An Interpretation of the Coat of Arms

An Interpretation of the Coat of Arms

By Geoff Hole, SSC President 1989-1990
June 10, 1990

Coat of Arms of the SSCSome of the symbolism in our coat of arms deserves to be explained. But we should also take note of the comments by Charles Maier, the Athabaska Herald, that symbolism is always open to new and fresh interpretation.

The dominant colours are red and white which make for a bold and striking design. Red is appropriate for the colour of the three maple leaves that recall the Canadian flag.

The Latin square speaks for itself and brings to mind statistical ideas of randomization and orthogonality, fundamental in designing statistical experiments. The shield seems to be divided into two parts (top left and bottom right) by a line recalling regression.

The Coat of Arms includes a Snowy Owl representing wisdom. It is the provincial bird of Quebec and thus also symbolizes in part the birthplace of the SSC. A recent nature program on TV featured the Snowy Owl. Evidently it is a bird with exceptional vision and acute hearing and can detect prey at several miles distant. This great white owl is a beautiful sight, a bird of open country and unlike many owls is active during the daylight hours. In the Far North, where it breeds, it depends largely on the lemming supply for food. Lemmings undergo periodic population changes (here we have stochastic processes!) due to population explosion and subsequent epidemics, and when their numbers decrease the owls must migrate southward to avoid starvation (statisticians will go anywhere for work!). The interpretation of the owl with dark markings on the tee-shirts [designed by Maureen Tingley and offered for sale at the 1990 Annual Meeting] is seen more often on female and young birds. The female interpretation would nicely balance the masculine shield and remind us of Maureen Tingley’s efforts and those of the increasing number of statisticians who are women.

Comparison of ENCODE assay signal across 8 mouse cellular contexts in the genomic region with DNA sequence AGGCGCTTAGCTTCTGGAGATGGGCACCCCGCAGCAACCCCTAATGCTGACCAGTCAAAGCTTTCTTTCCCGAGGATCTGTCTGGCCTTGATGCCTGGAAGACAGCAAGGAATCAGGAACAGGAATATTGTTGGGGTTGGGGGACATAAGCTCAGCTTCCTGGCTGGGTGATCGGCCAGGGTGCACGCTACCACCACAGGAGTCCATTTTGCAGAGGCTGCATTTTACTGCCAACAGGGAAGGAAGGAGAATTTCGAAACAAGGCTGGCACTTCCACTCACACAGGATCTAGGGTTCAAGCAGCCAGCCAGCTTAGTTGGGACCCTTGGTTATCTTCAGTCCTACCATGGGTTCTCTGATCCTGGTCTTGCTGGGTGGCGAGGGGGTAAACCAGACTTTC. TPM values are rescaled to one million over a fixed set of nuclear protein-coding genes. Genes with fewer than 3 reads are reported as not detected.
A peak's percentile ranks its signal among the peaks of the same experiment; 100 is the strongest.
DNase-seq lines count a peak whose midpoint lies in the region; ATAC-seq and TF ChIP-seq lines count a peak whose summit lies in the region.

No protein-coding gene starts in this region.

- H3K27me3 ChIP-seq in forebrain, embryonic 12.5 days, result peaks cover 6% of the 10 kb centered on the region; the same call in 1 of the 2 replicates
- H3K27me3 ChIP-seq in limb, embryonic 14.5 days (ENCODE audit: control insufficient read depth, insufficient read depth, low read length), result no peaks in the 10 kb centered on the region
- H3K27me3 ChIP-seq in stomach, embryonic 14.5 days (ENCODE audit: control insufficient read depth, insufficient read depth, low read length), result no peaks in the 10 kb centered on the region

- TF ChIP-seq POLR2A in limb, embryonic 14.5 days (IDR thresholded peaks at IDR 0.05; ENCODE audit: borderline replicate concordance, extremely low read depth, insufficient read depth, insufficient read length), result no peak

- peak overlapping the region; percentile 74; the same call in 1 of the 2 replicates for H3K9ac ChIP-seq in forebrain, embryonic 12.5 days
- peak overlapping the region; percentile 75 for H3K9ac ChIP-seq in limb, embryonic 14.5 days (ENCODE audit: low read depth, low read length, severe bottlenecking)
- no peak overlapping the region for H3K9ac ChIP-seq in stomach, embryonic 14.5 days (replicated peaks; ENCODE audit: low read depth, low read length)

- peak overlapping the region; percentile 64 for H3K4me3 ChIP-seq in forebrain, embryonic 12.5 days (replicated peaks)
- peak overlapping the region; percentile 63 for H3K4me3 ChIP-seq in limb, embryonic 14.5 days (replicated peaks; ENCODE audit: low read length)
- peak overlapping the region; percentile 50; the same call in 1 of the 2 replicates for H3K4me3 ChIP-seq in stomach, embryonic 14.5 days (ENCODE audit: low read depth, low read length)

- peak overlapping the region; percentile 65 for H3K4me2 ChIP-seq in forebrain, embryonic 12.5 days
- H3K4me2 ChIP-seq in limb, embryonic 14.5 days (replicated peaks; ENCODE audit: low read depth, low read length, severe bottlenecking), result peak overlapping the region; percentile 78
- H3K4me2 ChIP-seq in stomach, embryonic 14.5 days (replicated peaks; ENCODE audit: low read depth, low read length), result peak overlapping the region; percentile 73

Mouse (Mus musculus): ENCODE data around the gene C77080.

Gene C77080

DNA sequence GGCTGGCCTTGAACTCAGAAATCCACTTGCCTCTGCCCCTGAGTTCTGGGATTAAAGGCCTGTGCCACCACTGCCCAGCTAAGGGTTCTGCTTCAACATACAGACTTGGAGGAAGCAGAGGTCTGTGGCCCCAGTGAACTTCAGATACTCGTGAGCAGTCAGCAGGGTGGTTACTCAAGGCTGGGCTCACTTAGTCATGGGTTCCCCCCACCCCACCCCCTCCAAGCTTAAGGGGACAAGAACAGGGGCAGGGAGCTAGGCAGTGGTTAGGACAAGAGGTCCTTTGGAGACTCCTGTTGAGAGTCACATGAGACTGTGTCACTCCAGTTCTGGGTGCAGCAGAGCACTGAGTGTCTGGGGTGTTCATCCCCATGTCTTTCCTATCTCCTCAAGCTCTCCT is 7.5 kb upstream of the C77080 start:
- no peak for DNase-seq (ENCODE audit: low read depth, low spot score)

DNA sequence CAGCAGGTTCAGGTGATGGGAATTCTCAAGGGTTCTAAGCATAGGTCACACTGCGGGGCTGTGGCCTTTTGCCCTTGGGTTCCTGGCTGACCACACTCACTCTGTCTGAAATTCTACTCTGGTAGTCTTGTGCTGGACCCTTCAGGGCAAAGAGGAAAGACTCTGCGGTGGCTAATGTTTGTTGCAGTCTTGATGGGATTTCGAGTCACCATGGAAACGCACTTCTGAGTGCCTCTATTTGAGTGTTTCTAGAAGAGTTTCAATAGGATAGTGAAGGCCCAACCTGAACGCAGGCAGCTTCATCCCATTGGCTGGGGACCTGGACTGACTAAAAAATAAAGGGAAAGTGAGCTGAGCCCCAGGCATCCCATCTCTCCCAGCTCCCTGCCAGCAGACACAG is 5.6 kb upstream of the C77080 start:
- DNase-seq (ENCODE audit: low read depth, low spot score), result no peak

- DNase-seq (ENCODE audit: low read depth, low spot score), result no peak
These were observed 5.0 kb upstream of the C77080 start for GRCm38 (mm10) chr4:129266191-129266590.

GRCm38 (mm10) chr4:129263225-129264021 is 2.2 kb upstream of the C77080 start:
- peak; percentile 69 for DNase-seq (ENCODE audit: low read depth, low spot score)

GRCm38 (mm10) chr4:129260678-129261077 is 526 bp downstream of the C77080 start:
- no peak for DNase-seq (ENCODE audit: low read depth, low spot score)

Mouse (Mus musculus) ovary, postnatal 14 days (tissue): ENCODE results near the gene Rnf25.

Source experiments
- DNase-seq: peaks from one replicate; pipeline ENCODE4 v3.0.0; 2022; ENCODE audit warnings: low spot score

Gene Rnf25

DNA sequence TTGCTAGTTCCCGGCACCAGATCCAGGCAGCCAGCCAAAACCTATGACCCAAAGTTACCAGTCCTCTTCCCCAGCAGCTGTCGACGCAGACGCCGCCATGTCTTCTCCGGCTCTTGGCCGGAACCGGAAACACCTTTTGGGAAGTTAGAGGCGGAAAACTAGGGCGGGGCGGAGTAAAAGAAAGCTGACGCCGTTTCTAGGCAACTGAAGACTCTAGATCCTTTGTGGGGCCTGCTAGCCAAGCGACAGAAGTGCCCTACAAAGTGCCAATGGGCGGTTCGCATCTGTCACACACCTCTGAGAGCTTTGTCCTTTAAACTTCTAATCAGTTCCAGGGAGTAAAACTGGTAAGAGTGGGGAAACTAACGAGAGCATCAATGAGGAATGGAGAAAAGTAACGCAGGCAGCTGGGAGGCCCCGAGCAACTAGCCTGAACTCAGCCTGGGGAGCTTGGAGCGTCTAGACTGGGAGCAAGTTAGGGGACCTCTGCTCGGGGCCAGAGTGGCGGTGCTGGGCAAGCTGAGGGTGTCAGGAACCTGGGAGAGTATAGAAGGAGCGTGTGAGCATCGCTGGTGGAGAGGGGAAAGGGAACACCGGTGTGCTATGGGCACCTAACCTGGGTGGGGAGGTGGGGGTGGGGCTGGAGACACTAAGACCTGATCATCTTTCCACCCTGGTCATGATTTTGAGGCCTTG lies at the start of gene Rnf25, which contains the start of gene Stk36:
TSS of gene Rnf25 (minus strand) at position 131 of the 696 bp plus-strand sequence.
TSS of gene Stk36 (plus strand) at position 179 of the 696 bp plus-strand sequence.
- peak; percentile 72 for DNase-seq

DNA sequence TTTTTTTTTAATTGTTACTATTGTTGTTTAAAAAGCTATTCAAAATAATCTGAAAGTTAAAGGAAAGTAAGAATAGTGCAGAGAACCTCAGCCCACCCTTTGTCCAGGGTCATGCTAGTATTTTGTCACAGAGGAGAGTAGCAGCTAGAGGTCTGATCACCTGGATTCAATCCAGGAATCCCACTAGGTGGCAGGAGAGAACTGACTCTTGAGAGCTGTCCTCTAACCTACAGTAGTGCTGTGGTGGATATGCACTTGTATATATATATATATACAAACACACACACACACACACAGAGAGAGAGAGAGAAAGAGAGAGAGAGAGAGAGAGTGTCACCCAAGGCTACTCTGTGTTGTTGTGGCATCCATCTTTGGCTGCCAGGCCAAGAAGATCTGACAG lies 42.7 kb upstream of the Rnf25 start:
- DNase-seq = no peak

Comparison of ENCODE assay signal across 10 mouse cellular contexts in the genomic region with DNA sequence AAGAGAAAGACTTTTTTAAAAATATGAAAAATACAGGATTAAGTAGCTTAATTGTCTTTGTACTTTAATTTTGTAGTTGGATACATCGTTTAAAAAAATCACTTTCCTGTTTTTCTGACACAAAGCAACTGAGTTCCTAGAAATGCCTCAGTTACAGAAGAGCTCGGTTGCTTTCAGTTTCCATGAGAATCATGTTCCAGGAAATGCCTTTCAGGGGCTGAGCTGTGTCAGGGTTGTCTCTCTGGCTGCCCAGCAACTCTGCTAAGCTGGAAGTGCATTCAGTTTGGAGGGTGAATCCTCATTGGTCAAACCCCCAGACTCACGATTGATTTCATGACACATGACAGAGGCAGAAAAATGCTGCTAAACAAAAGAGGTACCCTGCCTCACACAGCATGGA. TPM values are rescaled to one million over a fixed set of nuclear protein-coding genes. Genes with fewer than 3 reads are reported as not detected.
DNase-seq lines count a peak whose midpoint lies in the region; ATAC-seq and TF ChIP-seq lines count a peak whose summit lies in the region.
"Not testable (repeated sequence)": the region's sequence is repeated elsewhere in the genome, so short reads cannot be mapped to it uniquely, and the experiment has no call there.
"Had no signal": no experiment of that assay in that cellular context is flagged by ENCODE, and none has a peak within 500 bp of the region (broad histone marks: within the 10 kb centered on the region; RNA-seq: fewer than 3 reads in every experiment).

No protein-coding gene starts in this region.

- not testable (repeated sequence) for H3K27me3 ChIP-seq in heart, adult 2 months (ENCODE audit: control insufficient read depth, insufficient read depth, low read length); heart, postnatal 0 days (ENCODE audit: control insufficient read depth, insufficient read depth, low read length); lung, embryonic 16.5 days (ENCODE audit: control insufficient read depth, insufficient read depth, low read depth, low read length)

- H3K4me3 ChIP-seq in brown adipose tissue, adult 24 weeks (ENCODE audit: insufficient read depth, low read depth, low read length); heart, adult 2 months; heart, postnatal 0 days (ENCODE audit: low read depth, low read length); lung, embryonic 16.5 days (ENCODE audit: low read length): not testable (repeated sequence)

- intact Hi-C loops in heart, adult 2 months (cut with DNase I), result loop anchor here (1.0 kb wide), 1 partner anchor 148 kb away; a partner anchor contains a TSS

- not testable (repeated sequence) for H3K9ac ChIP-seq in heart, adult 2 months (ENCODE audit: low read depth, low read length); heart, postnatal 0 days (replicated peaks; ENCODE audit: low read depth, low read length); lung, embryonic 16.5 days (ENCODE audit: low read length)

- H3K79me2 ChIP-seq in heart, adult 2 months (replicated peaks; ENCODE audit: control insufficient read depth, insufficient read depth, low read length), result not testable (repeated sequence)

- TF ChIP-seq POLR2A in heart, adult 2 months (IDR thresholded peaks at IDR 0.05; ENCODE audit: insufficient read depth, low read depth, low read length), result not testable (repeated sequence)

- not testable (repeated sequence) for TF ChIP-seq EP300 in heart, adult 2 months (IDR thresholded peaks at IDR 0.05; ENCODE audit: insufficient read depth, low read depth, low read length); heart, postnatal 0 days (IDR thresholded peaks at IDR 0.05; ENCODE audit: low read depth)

The bolt of lighting in the owl’s claw perhaps symbolizes modern statistical computing and the flashes of insight that the study of statistics can generate. It can also be viewed as a times series.

Many asked why the owl is sitting on a helmet. Perhaps we can observe based on Canon George Earle’s talk, The “Feel and Flavour” of Newfoundland, at the Newfoundland Soiree, that “The owl zats on ze elmit zo it won’t zhat on ze zhald”. Incidentally, the mantle over the helmet follows the normal distribution.

Finally we have the motto. Freely translated, it says science, wisdom and counsel. Science reflects and emphazises the latin square, wisdom similarly the owl, while counsel picks out the searching yellow eyes, the vision our Society needs and the role it must play to maintain the common and statistical (à la Marcus Aurelius).